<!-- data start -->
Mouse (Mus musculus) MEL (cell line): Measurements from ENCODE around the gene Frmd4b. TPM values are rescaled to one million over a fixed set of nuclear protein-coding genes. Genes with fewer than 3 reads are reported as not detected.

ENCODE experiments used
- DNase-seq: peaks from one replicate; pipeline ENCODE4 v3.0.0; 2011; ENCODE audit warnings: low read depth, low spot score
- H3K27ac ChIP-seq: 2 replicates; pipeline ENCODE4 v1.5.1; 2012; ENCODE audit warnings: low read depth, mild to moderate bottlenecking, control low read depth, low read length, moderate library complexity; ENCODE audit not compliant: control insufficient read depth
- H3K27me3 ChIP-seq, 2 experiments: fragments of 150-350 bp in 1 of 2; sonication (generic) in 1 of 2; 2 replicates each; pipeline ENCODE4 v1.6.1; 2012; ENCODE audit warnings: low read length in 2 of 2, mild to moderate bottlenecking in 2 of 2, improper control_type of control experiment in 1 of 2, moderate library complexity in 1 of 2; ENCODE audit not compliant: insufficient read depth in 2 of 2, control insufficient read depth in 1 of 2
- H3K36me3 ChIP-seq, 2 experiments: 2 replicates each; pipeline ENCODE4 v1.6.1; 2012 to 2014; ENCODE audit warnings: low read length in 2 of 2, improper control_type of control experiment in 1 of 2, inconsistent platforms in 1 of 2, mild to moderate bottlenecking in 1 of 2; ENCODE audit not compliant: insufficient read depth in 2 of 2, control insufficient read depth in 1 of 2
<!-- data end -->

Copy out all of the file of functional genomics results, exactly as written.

Mouse (Mus musculus) MEL (cell line): Measurements from ENCODE around the gene Frmd4b. TPM values are rescaled to one million over a fixed set of nuclear protein-coding genes. Genes with fewer than 3 reads are reported as not detected.

ENCODE experiments used
- DNase-seq: peaks from one replicate; pipeline ENCODE4 v3.0.0; 2011; ENCODE audit warnings: low read depth, low spot score
- H3K27ac ChIP-seq: 2 replicates; pipeline ENCODE4 v1.5.1; 2012; ENCODE audit warnings: low read depth, mild to moderate bottlenecking, control low read depth, low read length, moderate library complexity; ENCODE audit not compliant: control insufficient read depth
- H3K27me3 ChIP-seq, 2 experiments: fragments of 150-350 bp in 1 of 2; sonication (generic) in 1 of 2; 2 replicates each; pipeline ENCODE4 v1.6.1; 2012; ENCODE audit warnings: low read length in 2 of 2, mild to moderate bottlenecking in 2 of 2, improper control_type of control experiment in 1 of 2, moderate library complexity in 1 of 2; ENCODE audit not compliant: insufficient read depth in 2 of 2, control insufficient read depth in 1 of 2
- H3K36me3 ChIP-seq, 2 experiments: 2 replicates each; pipeline ENCODE4 v1.6.1; 2012 to 2014; ENCODE audit warnings: low read length in 2 of 2, improper control_type of control experiment in 1 of 2, inconsistent platforms in 1 of 2, mild to moderate bottlenecking in 1 of 2; ENCODE audit not compliant: insufficient read depth in 2 of 2, control insufficient read depth in 1 of 2